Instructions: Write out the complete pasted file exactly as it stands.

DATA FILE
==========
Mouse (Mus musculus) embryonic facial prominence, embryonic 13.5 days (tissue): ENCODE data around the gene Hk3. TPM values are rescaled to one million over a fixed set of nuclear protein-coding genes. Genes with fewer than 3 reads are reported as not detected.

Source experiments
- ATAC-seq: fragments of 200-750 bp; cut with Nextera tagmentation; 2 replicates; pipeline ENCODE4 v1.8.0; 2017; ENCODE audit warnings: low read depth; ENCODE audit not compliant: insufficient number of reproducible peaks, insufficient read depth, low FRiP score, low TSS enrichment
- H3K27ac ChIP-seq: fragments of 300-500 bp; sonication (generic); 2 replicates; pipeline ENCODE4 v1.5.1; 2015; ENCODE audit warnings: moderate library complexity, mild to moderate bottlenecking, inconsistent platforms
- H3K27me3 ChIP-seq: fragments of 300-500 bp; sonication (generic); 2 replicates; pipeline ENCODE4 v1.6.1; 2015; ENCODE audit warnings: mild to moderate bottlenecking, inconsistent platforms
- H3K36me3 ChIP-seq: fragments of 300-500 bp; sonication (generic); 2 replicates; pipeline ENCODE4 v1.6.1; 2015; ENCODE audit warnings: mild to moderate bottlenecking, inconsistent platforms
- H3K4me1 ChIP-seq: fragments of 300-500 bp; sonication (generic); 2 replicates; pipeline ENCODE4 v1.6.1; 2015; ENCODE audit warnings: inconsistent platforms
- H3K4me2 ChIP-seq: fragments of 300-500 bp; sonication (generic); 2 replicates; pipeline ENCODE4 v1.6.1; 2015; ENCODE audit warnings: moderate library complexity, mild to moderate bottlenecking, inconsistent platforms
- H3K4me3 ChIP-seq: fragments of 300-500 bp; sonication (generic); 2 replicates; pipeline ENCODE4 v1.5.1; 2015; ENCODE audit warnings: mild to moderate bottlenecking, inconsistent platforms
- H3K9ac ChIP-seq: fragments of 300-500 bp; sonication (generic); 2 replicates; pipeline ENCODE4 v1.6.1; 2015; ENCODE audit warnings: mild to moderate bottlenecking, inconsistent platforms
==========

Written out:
Mouse (Mus musculus) embryonic facial prominence, embryonic 13.5 days (tissue): ENCODE data around the gene Hk3. TPM values are rescaled to one million over a fixed set of nuclear protein-coding genes. Genes with fewer than 3 reads are reported as not detected.

Source experiments
- ATAC-seq: fragments of 200-750 bp; cut with Nextera tagmentation; 2 replicates; pipeline ENCODE4 v1.8.0; 2017; ENCODE audit warnings: low read depth; ENCODE audit not compliant: insufficient number of reproducible peaks, insufficient read depth, low FRiP score, low TSS enrichment
- H3K27ac ChIP-seq: fragments of 300-500 bp; sonication (generic); 2 replicates; pipeline ENCODE4 v1.5.1; 2015; ENCODE audit warnings: moderate library complexity, mild to moderate bottlenecking, inconsistent platforms
- H3K27me3 ChIP-seq: fragments of 300-500 bp; sonication (generic); 2 replicates; pipeline ENCODE4 v1.6.1; 2015; ENCODE audit warnings: mild to moderate bottlenecking, inconsistent platforms
- H3K36me3 ChIP-seq: fragments of 300-500 bp; sonication (generic); 2 replicates; pipeline ENCODE4 v1.6.1; 2015; ENCODE audit warnings: mild to moderate bottlenecking, inconsistent platforms
- H3K4me1 ChIP-seq: fragments of 300-500 bp; sonication (generic); 2 replicates; pipeline ENCODE4 v1.6.1; 2015; ENCODE audit warnings: inconsistent platforms
- H3K4me2 ChIP-seq: fragments of 300-500 bp; sonication (generic); 2 replicates; pipeline ENCODE4 v1.6.1; 2015; ENCODE audit warnings: moderate library complexity, mild to moderate bottlenecking, inconsistent platforms
- H3K4me3 ChIP-seq: fragments of 300-500 bp; sonication (generic); 2 replicates; pipeline ENCODE4 v1.5.1; 2015; ENCODE audit warnings: mild to moderate bottlenecking, inconsistent platforms
- H3K9ac ChIP-seq: fragments of 300-500 bp; sonication (generic); 2 replicates; pipeline ENCODE4 v1.6.1; 2015; ENCODE audit warnings: mild to moderate bottlenecking, inconsistent platforms